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Reining in the rogues

With the exception of an infectiously joyous masterpiece known as “Where the Hell is Matt,” I’m no fan of YouTube.

Why do so many people think anyone cares about the stuff that shows up in all those grainy, user-generated video clips?

But recent research into the subject of packaging’s role in brand protection and anti-counterfeiting led me to a YouTube offering I’d highly recommend ( Called “The genuine danger of counterfeit medicines,” it was commissioned by EFPIA, the European Federation of Pharmaceutical Industries and Associations. It’s a serious examination of an increasingly serious problem.

Some of it covers familiar territory. Like the part about 500,000 fake medicines being seized by EU Customs in 2005 and how, just two years later, that number had exploded to 4 million. Or the part about the World Health Organization and its estimate that more than half the drugs sold over the Internet are fakes. Or the segment where an Eli Lilly & Co. representative shows how difficult it is to tell an authentic carton of the antidepressant Zyprexa from a counterfeit carton. “The quality of packaging on the counterfeit is really remarkable,” he says.

The part of the video that is not familiar territory is the part that covers the EFPIA Product Verification Project. This ambitious project seeks to establish a standardized identification solution for pharmaceutical products across Europe. It’s driven largely by the growing number of dosing and dispensing errors at pharmacies and hospitals and by the alarming growth of counterfeits in the legitimate supply chain.

Why is this video of special interest to packaging professionals? Because the EFPIA solution discussed in the video is so packaging-centric. It hinges on a unique 2D bar code placed on packages that can be scanned by pharmacists at the point of dispensing anywhere in Europe. Its emphasis on 2D bar codes is not to say it’s biased against RFID. Consultant Paul Mills, who has been tasked by EFPIA with the responsibility of pulling together the track-and-trace technology underpinning the project, puts it this way.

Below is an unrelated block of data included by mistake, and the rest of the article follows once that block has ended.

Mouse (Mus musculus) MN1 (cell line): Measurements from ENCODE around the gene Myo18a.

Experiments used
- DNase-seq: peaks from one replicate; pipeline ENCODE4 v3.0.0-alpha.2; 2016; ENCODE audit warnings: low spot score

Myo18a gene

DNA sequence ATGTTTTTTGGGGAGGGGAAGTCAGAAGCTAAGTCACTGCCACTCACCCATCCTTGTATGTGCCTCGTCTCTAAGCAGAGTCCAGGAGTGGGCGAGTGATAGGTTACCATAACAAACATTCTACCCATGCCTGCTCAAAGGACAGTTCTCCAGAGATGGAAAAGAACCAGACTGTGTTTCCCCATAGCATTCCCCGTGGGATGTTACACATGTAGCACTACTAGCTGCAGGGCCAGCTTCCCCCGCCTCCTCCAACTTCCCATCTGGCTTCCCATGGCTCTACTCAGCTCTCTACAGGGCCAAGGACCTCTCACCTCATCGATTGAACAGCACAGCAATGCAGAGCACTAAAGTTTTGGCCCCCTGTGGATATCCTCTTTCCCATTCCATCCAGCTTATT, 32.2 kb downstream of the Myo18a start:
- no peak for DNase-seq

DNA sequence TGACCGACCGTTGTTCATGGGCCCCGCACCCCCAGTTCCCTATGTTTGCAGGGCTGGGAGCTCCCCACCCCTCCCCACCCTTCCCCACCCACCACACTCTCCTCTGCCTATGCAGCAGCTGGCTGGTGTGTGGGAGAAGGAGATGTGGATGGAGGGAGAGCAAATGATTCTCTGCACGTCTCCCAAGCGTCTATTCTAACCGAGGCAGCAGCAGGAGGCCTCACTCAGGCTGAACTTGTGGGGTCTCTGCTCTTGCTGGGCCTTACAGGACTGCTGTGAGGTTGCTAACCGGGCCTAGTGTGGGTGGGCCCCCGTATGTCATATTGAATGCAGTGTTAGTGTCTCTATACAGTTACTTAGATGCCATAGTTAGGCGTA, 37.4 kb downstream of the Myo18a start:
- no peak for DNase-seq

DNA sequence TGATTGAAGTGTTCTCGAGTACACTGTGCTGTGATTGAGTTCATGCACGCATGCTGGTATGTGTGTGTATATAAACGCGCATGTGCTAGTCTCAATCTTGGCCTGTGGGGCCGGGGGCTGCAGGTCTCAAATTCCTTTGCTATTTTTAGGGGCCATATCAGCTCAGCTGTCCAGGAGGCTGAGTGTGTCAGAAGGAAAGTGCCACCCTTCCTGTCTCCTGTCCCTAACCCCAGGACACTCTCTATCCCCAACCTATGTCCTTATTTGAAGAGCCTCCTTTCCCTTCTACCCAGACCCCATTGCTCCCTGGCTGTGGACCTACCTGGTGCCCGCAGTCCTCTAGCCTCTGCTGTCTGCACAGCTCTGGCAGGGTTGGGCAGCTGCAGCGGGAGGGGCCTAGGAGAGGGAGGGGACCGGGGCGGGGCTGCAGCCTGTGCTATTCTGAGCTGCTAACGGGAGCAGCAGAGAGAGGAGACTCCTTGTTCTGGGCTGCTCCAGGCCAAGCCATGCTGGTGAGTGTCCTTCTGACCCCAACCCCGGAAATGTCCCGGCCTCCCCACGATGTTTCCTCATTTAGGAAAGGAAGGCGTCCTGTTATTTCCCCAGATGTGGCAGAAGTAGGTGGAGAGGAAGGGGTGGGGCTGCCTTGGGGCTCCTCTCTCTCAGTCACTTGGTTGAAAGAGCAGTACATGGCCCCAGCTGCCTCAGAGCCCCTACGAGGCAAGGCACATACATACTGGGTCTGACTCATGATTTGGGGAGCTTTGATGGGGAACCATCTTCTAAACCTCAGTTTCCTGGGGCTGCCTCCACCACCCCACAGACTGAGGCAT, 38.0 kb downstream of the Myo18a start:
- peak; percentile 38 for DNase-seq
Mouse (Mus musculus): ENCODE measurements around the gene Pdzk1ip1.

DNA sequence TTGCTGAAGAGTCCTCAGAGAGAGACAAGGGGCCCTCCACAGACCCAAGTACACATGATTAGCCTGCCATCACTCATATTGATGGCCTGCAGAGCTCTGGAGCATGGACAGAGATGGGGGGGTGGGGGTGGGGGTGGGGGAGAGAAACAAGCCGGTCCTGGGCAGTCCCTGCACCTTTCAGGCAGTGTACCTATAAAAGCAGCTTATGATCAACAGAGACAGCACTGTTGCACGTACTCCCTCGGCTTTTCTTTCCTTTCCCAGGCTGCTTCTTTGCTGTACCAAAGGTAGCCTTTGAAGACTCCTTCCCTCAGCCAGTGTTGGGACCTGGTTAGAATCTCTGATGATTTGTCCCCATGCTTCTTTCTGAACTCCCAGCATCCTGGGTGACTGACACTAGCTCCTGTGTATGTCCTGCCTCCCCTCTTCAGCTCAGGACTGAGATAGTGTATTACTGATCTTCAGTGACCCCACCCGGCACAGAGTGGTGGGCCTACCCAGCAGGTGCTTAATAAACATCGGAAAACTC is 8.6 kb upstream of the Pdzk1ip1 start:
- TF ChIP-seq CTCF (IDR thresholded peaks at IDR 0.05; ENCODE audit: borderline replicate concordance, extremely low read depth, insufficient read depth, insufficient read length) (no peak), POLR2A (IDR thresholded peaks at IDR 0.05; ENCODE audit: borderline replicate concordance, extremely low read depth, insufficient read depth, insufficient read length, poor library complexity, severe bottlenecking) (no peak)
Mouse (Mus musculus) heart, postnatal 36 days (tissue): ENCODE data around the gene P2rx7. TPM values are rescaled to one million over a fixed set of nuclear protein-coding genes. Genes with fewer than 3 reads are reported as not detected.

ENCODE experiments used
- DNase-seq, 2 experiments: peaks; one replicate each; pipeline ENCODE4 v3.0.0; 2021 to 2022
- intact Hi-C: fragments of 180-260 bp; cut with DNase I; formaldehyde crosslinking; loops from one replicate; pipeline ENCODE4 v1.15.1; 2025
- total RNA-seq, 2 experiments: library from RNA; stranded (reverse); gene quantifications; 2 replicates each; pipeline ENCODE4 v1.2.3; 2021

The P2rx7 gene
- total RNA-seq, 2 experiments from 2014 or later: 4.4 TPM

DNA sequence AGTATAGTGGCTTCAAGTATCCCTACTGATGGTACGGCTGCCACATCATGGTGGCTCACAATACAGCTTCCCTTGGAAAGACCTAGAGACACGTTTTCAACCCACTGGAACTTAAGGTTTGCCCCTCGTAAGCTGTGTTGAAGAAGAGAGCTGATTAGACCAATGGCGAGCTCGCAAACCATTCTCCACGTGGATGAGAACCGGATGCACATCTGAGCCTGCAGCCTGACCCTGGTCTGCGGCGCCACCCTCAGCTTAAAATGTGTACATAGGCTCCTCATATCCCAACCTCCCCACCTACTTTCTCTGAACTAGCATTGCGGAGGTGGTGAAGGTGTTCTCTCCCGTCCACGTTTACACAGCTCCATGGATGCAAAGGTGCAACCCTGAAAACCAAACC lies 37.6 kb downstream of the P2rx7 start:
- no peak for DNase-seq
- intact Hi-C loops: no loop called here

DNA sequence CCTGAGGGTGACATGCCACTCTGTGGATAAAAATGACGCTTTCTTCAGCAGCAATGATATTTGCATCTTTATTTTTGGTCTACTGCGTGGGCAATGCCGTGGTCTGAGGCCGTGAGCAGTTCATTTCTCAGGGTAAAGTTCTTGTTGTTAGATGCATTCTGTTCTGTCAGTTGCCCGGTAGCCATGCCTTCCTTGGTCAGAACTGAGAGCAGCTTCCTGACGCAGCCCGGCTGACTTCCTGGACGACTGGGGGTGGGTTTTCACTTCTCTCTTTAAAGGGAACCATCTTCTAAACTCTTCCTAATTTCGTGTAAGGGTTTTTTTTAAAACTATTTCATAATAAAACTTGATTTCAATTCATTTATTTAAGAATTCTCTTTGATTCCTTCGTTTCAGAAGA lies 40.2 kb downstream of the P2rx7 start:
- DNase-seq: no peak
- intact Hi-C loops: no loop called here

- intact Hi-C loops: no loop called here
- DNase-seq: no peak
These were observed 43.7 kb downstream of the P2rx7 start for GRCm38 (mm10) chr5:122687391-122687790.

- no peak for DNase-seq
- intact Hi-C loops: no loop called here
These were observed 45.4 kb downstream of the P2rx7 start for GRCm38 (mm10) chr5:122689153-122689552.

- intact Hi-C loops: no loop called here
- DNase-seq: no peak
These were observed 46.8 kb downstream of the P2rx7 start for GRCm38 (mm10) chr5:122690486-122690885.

“RFID adds some complexity compared to relying on a 2D bar code as the carrier. But the Product Verification Project is carrier-agnostic. There’s been so much focus on the carrier technology, i.e., RFID versus bar code, when it might be better to rise above that and think about what business objective we’re trying to solve. Why not look at the data content and worry about the carrier as a separate issue?” (Listen to Mills discussing the EFPIA verification project at

Carrier issues aside, what’s compelling about the Product Verification Project is that the EU is wisely discouraging, in its pan-European approach, a proliferation of coding solutions developed by various EU member states. The implementation of such coexisting solutions, EFPIA points out in its Web site, “constitutes an obstacle to enhanced tracing and tracking of medicines at an EU level and adds production costs to manufacturing.”

Why do we not see a similar approach being taken in the U.S.? Why is the California Board of Pharmacy allowed to go rogue by developing its own solution when what’s clearly needed is a solution at the federal level? Why doesn’t the FDA rein in the Californians and develop a sensible solution that works as well in Maine as it does in California?

Such questions, fortunately, are being asked with increasing frequency by a variety of pharmaceutical industry stakeholders. Answers, though probably slow to come, may bring about a drug authentication/verification system for the U.S. that’s suitable from sea to shining sea as opposed to a hodgepodge of solutions applied on a state-by-state basis. In the meantime, keep an eye on EFPIA’s identification project. Plugged-in observers are betting that it’s a precursor to a global initiative.

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